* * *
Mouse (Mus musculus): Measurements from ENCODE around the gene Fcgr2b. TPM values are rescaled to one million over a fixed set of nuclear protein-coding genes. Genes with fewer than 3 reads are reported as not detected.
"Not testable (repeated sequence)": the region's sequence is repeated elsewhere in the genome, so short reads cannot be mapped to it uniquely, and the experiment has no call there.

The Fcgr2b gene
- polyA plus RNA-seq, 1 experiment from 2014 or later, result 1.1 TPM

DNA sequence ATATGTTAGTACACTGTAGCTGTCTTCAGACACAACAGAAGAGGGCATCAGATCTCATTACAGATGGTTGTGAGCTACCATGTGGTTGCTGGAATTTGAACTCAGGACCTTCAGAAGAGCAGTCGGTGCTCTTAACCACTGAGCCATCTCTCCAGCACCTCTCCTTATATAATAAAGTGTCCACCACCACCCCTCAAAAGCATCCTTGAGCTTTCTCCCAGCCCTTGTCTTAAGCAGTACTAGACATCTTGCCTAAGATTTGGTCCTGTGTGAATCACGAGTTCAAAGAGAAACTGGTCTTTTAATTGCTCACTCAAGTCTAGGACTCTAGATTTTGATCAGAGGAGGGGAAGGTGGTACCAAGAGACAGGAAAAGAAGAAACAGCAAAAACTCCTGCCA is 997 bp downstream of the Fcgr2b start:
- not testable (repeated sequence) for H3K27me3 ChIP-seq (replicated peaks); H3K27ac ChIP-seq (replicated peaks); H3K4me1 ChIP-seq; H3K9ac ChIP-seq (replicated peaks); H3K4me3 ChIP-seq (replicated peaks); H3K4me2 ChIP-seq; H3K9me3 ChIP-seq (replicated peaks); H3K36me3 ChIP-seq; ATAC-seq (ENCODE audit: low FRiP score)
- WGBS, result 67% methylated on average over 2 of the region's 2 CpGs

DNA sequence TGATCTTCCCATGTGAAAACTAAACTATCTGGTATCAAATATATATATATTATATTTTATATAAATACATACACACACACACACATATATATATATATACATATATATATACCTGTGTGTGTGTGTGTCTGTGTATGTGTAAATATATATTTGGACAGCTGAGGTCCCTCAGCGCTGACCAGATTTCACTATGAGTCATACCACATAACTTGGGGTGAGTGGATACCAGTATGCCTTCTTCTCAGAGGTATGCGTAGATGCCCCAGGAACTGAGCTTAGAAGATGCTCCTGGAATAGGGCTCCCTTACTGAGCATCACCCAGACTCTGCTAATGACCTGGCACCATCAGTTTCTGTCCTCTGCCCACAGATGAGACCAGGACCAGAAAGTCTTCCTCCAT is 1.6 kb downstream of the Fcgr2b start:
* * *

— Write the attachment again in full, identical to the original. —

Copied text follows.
Mouse (Mus musculus): Measurements from ENCODE around the gene Fcgr2b. TPM values are rescaled to one million over a fixed set of nuclear protein-coding genes. Genes with fewer than 3 reads are reported as not detected.
"Not testable (repeated sequence)": the region's sequence is repeated elsewhere in the genome, so short reads cannot be mapped to it uniquely, and the experiment has no call there.

The Fcgr2b gene
- polyA plus RNA-seq, 1 experiment from 2014 or later, result 1.1 TPM

DNA sequence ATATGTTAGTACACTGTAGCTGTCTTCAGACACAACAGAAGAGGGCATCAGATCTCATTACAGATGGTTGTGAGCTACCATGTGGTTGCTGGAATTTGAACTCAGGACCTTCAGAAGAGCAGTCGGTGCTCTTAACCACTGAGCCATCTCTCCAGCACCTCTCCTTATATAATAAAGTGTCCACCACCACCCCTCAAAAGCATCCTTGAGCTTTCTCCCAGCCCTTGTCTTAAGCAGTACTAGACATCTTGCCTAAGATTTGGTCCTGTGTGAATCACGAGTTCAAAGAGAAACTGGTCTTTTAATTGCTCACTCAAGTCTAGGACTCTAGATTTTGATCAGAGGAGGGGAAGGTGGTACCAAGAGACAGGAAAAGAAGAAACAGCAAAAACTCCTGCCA is 997 bp downstream of the Fcgr2b start:
- not testable (repeated sequence) for H3K27me3 ChIP-seq (replicated peaks); H3K27ac ChIP-seq (replicated peaks); H3K4me1 ChIP-seq; H3K9ac ChIP-seq (replicated peaks); H3K4me3 ChIP-seq (replicated peaks); H3K4me2 ChIP-seq; H3K9me3 ChIP-seq (replicated peaks); H3K36me3 ChIP-seq; ATAC-seq (ENCODE audit: low FRiP score)
- WGBS, result 67% methylated on average over 2 of the region's 2 CpGs

DNA sequence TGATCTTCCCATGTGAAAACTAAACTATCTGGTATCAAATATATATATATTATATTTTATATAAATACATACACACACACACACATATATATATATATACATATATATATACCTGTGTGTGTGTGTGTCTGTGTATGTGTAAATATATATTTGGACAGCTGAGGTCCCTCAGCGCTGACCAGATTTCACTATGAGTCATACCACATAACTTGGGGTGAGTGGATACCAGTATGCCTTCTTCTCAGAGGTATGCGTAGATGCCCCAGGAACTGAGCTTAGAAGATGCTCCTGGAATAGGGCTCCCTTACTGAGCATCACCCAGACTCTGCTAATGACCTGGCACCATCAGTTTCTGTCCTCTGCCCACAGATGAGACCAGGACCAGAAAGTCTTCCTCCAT is 1.6 kb downstream of the Fcgr2b start: